Monday, July 06, 2009

Coming back from an absence with Sarah Palin's resignation as Alaska's governor

Coming back from an absence with Sarah Palin's resignation as Alaska's governor

My apologies for the lack of posting. I've stepped away from my blog for a while since I felt that either a) The content I was writing was becoming more of the same stuff day after day, or b) The political BS that was taking place over the past year was the same ole BS day after day--how am I suppose to write something analytical with the same crap coming down the pipe?

But then, I learned on Friday that Alaskan Governor Sarah Palin resigned from office. From The Washington Post:

Sarah Palin, the Republican Alaska governor who captivated the nation with a combative brand of folksy politics, announced her resignation yesterday in characteristic fashion: She stood on her back lawn in Wasilla, speaking into a single microphone, accompanied by friends and neighbors in baseball hats and polo shirts.

The announcement that she will step down by the end of July stunned the political establishment, fueling speculation about why she is leaving office with 18 months left in her first term and whether her future will include a run for the presidency.

Palin offered few clues about her ambitions but said she arrived at her decision in part to protect her family, which has faced withering criticism and occasional mockery, and to escape ethics probes that have drained her family's finances and hampered her ability to govern. She said leaving office is in the best interest of the state and will allow her to more effectively advocate for issues of importance to her, including energy independence and national security.

"I love my job and I love Alaska, and it hurts to make this choice, but I'm doing what's best for them," Palin said, the sun glinting off a seaplane on Lake Lucille behind her.

And you can watch the video of Sarah Palin's resignation speech here:

Part One;

Part Two;

I'll be honest, I'm just as surprised that Palin would quit the governor's post. And I'm not sure why she decided to quit. Her transcript of the resignation speech is rambling and disjointed--she claims that she wants to fight for Alaska's best interests, but that the media and "political operatives" had forced her to resign so that Alaskan taxpayer dollars would not be wasted on investigations against her office. Maybe there is some truth, in Sarah Palin's view, to that reason.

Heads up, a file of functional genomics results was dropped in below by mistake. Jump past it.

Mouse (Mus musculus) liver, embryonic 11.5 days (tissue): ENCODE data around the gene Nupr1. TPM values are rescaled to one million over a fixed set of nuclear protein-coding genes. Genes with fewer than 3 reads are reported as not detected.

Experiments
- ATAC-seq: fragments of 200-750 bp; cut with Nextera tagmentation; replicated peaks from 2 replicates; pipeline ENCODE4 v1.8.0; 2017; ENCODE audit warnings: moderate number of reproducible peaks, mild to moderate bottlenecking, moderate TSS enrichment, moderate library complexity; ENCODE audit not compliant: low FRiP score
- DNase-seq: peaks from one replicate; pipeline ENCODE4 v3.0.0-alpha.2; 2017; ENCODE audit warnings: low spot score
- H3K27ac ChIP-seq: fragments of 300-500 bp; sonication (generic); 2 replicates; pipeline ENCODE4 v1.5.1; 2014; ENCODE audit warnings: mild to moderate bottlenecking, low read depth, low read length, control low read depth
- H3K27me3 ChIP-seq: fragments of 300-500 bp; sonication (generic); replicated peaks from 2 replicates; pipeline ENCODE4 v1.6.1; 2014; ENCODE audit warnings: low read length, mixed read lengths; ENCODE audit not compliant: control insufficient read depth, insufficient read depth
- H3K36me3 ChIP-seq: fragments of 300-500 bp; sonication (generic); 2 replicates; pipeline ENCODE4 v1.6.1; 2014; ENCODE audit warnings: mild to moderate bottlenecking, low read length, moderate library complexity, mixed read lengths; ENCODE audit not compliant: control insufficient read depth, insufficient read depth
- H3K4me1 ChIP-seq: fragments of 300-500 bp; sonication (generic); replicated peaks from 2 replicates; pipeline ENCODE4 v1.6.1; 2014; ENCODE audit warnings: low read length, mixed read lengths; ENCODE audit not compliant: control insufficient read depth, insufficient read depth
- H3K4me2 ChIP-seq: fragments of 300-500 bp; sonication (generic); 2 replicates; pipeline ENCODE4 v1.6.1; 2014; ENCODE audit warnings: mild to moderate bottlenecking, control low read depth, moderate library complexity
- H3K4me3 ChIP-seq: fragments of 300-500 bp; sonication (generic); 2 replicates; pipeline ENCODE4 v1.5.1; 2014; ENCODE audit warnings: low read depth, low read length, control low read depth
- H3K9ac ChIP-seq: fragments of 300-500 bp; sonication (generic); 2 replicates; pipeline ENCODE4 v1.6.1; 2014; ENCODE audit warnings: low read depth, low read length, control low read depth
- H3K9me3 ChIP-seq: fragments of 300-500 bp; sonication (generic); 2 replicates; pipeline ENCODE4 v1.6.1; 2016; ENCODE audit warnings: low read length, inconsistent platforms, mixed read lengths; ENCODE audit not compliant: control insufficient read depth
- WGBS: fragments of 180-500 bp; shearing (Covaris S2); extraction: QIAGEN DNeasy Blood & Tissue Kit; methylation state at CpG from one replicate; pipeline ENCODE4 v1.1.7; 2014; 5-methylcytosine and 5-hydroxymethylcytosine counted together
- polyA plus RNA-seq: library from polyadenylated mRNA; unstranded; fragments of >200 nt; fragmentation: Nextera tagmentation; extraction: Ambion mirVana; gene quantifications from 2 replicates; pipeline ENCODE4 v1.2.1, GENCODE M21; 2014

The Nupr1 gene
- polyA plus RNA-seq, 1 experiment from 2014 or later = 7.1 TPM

But in another sense, that is politics. There are always "political operatives" digging up dirt against enemies, and investigations taking place against politicians every day. It is the dirty side of politics. What we have here is a political neophyte, who was thrust into the national scene when she was obviously Not Ready for Prime Time. Sarah Palin was obviously not qualified to be the Republican vice presidential candidate, and that was clearly shown in both her inability to answer tough policy questions from the media (Remember Charlie Gibson's question to Palin about the Bush Doctrine?), and from the McCain campaign's heavy-handed attempt to shield Palin from media scrutiny with orchestrated campaign rallies and rah-rah speeches. There were also Sarah Palin's own skeletons in her closet, such as the Troopergate scandal, or the Bridge to Nowhere, Hockeygate, Palin and her husband's ties to the Alaskan Independence Party, and there is a few other Palin scandals that you can find here. Most of this is old news. But it is something politicians will have to endure, if they want to get into a higher office--and what political office is higher than the U.S. presidency? Did Sarah Palin finally crack under all the skeleton investigation pressures, and called it quits? I can't say.

What I can say here is that I believe Sarah Palin's political career may just be over now. She quit in the middle of her first term as governor--that is as much of a political suicide as you can get. She may still be popular with the hard-lined conservatives in the Republican Party, but if Sarah Palin is going to run for another national office, then she's going to have to seriously explain why she quit in the middle of her governorship to moderate and independent voters. Her resignation speech never gave a good reason why she quit, other than she buckled under serious political pressure. Who is to say that Sarah Palin will quit another political office--say the U.S. presidency--under political pressure that could be a hundred times worst? No one will elect a quitter into political office. That is what Sarah Palin will have to answer for, if she wants to continue a career in politics. And so far, Sarah Palin has yet answered that question.

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